I actually duct-taped the db meter to my motorcycle on a ride yesterday, because I wanted to get an accurate view of dB level at road speed.
       
    7. LadyDi
      Busy

      LadyDi Member Benefactor

      Location:
      Florida, USA
      Tinnitus Since:
      06/2013
      Cause of Tinnitus:
      Barotrauma/airplane
      I would have to say I would not base any decision on a dB meter phone app. Not accurate enough. My guess is there will be a huge range anyway -- depends on everything from the type of venue, type of music, where you stand.

      I think we tend to over-think these things, particularly since you don't have a lot of control over the noise level. If you have decided you want to try going, then go.

      If it was me, I would pick: a smaller gig in an open venue, preferably outdoors, for my first outing. I would stand near the back, take 1800 mg of NAC before I went, then 1200 mg daily for two days after, take periodic breaks completely away from the noise, and wear protective ear muffs (like the kind machinists wear) over my ear plugs. Also, if it was me, I would not go to an arena show or one with pyrotechnics, period. But that's just me.
       
    8. Greg Clarke

      Greg Clarke Member Benefactor

      Location:
      Wicklow, Ireland
      Tinnitus Since:
      08/2006
      Cause of Tinnitus:
      Acoustic Trauma, Live Music
      Thanks for all the responses lads. Anyone out there got an accurate measurement?
       
    9. Nucleo

      Nucleo Member Benefactor

      Tinnitus Since:
      02/2011
      Some apps, on iOS only are surprisingly very accurate.

      From this article : http://blogs.cdc.gov/niosh-science-blog/2014/04/09/sound-apps/

      In conclusion, smartphone sound apps can serve to empower workers and help them make educated decisions about their work environments. They may be useful for industrial hygienists and OS&H managers to make quick spot measurements to determine if noise levels exist in a workplace that can harm workers’ hearing. The ubiquity of smartphones and the availability of these sound measurement apps may also present new research opportunities for occupational hearing scientists and researchers.​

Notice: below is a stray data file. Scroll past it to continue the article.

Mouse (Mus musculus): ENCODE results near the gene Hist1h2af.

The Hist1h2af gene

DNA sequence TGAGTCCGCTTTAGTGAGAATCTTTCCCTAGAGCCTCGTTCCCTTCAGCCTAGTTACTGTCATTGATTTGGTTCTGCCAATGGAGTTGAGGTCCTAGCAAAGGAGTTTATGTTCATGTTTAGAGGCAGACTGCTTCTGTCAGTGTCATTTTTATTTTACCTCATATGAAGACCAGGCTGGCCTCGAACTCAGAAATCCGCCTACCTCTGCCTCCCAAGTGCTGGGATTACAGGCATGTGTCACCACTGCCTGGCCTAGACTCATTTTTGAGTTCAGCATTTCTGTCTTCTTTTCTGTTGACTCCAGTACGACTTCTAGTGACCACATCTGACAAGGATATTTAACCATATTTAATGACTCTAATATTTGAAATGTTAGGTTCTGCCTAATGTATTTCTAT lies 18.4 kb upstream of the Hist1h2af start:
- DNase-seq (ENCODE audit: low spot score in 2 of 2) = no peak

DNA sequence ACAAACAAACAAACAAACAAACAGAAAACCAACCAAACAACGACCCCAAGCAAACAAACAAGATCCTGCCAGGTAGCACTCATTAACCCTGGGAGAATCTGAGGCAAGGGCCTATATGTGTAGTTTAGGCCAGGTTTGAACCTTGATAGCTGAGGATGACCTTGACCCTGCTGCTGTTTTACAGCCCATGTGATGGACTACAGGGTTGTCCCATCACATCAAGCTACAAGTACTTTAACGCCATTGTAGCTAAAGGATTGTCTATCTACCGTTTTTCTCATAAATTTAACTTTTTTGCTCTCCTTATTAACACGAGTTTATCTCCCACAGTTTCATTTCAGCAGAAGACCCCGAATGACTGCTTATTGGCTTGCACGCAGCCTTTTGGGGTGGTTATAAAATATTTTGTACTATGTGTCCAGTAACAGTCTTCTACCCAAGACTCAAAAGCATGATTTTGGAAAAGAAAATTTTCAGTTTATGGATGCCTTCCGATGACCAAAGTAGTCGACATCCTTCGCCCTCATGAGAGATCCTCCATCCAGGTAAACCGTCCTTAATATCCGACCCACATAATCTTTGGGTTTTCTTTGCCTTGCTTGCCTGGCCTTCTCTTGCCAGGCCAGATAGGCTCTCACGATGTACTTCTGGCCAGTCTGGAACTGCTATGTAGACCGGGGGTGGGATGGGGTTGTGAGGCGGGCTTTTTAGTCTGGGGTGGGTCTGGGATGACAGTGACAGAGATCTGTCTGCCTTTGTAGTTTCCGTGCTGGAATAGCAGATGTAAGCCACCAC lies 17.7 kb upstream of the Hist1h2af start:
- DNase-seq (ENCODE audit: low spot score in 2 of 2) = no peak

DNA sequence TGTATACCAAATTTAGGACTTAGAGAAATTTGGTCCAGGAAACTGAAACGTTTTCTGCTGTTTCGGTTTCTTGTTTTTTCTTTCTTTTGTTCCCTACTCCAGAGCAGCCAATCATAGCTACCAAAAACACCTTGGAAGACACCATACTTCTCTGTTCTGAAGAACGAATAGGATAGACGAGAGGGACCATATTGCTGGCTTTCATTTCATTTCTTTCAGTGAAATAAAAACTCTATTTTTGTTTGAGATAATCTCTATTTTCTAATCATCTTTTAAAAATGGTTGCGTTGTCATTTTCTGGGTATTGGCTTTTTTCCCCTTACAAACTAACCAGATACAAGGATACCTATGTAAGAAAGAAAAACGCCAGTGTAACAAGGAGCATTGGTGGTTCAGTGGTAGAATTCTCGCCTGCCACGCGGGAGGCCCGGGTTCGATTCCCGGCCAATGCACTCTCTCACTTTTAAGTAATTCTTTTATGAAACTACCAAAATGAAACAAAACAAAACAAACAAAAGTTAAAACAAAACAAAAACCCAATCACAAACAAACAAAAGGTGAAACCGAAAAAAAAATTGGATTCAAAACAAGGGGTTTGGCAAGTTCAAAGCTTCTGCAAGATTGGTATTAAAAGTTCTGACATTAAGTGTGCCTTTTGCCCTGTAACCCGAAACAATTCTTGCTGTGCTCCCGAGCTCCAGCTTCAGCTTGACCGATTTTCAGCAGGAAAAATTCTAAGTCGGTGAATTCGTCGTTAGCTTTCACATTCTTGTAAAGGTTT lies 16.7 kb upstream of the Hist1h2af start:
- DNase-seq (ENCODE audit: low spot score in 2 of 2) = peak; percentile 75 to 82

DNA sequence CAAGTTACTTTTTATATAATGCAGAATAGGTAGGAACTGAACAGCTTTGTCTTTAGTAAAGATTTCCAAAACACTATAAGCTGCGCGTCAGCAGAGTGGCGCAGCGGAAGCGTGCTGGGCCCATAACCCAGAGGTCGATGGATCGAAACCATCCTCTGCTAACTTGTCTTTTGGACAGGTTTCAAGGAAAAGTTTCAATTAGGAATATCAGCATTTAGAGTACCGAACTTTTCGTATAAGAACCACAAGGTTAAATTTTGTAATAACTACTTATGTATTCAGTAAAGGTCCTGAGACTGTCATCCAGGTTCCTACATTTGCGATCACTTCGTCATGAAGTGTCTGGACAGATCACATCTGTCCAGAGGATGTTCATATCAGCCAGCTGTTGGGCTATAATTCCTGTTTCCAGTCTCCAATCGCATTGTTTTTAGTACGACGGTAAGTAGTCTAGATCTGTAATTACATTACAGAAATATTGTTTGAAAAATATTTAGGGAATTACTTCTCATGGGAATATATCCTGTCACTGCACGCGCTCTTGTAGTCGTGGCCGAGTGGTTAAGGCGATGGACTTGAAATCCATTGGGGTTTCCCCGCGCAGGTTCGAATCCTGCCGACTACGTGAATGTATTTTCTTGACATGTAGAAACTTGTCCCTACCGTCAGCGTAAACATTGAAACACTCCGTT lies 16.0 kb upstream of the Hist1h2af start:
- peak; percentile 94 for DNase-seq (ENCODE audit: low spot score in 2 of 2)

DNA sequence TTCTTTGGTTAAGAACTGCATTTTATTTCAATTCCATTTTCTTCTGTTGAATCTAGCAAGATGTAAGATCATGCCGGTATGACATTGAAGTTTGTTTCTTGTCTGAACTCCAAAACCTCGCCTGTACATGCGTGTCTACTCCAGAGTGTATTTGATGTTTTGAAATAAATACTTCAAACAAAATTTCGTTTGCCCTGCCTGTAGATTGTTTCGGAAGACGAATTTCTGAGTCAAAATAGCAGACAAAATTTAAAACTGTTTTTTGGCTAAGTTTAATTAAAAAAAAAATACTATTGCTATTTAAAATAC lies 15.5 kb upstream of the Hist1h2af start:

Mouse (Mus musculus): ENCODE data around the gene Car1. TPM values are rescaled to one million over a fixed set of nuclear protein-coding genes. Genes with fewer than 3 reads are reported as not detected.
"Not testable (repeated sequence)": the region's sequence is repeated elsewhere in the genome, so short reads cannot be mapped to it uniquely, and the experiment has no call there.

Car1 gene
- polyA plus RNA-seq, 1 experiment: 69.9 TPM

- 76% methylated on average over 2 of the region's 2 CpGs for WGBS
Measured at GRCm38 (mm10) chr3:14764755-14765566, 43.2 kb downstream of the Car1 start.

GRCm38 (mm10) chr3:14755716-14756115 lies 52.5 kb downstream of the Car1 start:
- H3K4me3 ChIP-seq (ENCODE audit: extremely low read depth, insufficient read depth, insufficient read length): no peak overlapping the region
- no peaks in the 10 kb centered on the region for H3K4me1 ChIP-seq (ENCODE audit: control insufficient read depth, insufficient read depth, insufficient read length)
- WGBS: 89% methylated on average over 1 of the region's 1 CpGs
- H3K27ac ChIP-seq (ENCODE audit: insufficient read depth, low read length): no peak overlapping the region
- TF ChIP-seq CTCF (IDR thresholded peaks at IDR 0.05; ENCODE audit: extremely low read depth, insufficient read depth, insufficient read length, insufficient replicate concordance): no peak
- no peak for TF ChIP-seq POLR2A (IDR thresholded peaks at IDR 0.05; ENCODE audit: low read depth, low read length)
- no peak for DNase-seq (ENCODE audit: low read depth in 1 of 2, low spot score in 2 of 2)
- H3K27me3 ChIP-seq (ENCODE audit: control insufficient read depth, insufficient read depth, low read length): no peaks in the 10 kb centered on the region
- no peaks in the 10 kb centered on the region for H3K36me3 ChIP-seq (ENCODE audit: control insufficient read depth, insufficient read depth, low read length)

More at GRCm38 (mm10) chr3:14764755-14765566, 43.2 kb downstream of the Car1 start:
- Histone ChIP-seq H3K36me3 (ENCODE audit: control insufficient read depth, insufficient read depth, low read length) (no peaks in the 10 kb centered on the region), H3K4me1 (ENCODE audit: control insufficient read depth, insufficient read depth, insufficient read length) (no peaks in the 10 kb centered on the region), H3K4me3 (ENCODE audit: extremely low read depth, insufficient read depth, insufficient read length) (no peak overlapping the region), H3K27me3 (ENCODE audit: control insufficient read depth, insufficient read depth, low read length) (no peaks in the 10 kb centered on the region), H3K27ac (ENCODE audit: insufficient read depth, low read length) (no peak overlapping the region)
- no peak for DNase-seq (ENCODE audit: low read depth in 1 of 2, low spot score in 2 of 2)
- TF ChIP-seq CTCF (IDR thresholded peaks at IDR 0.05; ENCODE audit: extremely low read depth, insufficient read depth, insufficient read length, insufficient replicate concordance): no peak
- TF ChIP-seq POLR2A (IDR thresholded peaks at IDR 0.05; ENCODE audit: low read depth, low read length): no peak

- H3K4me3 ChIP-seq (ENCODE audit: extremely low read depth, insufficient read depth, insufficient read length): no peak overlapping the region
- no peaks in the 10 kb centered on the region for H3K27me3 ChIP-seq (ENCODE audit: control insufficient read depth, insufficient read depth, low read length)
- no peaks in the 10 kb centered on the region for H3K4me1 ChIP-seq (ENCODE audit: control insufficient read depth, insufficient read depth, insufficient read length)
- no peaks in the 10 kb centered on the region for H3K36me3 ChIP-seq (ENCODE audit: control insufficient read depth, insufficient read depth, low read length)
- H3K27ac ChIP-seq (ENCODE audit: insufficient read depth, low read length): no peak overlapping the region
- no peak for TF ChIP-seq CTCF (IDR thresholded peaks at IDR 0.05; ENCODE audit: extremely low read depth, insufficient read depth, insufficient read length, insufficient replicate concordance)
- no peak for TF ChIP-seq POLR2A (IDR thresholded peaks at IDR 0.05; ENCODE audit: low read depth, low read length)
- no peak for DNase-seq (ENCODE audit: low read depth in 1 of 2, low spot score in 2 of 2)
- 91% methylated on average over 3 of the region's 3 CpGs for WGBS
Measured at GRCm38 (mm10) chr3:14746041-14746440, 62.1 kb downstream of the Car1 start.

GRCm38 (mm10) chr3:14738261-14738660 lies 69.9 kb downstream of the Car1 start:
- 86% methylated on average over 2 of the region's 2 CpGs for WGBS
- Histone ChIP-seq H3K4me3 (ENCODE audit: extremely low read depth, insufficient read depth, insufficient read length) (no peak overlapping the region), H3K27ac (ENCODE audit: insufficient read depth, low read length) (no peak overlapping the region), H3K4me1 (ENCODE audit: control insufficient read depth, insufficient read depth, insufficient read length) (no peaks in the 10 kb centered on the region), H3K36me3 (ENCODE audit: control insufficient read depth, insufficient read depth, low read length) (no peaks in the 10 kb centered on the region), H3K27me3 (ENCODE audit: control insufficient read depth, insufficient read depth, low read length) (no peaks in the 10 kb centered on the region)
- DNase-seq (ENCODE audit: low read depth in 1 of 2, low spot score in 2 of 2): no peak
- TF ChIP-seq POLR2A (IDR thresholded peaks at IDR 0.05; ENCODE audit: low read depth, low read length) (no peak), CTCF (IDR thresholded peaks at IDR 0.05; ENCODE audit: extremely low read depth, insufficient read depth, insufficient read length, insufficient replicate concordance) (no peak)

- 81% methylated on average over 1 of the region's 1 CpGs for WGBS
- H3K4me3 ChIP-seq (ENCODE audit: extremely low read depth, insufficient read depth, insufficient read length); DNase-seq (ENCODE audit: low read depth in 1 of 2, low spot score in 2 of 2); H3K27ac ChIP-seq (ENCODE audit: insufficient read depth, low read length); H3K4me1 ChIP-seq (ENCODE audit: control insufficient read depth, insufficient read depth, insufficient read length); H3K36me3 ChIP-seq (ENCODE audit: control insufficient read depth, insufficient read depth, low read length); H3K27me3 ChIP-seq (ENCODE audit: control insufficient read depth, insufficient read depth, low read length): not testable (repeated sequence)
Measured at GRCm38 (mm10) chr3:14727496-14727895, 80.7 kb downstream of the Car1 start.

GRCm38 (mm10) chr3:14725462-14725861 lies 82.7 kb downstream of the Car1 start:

10. linearb
      Psychedelic

      linearb Member Hall of Fame

      Location:
      East Coast USA
      Tinnitus Since:
      1998
      (You're probably aware of this, but for anyone who isn't): Apple typically uses extremely high quality components, but, more importantly, because there is only one kind of iphone of any given generation, app developers know with absolute certainty what hardware their code is running on. If you're developing an Android app to assess dB level, you have no insight at all into what microphone and sound board you're getting audio data from.
       
      • Agree Agree x 1
    11. and what was it..

      and wow you lucky man.
       
    12. linearb
      Psychedelic

      linearb Member Hall of Fame

      Location:
      East Coast USA
      Tinnitus Since:
      1998
      It's mid-to-high 90s mostly; spikes to low 100s. I think that at real highway speed it probably maxes around 110.

      High 90s is not especially worrying to me with 32db NR plugs inserted properly, but it's still more than I really think I should be dealing with. I am planning on selling it, and then getting an electric motorcycle in the spring; they are more or less silent. Earplugs are still an absolute requirement, though, because at 75 mph, wind noise can exceed 90db.
       

Share This Page

Loading...
If you have ringing ears then you've come to the right place. We are a friendly tinnitus support board, dedicated to helping you discuss and understand what tinnitus treatments may work for you.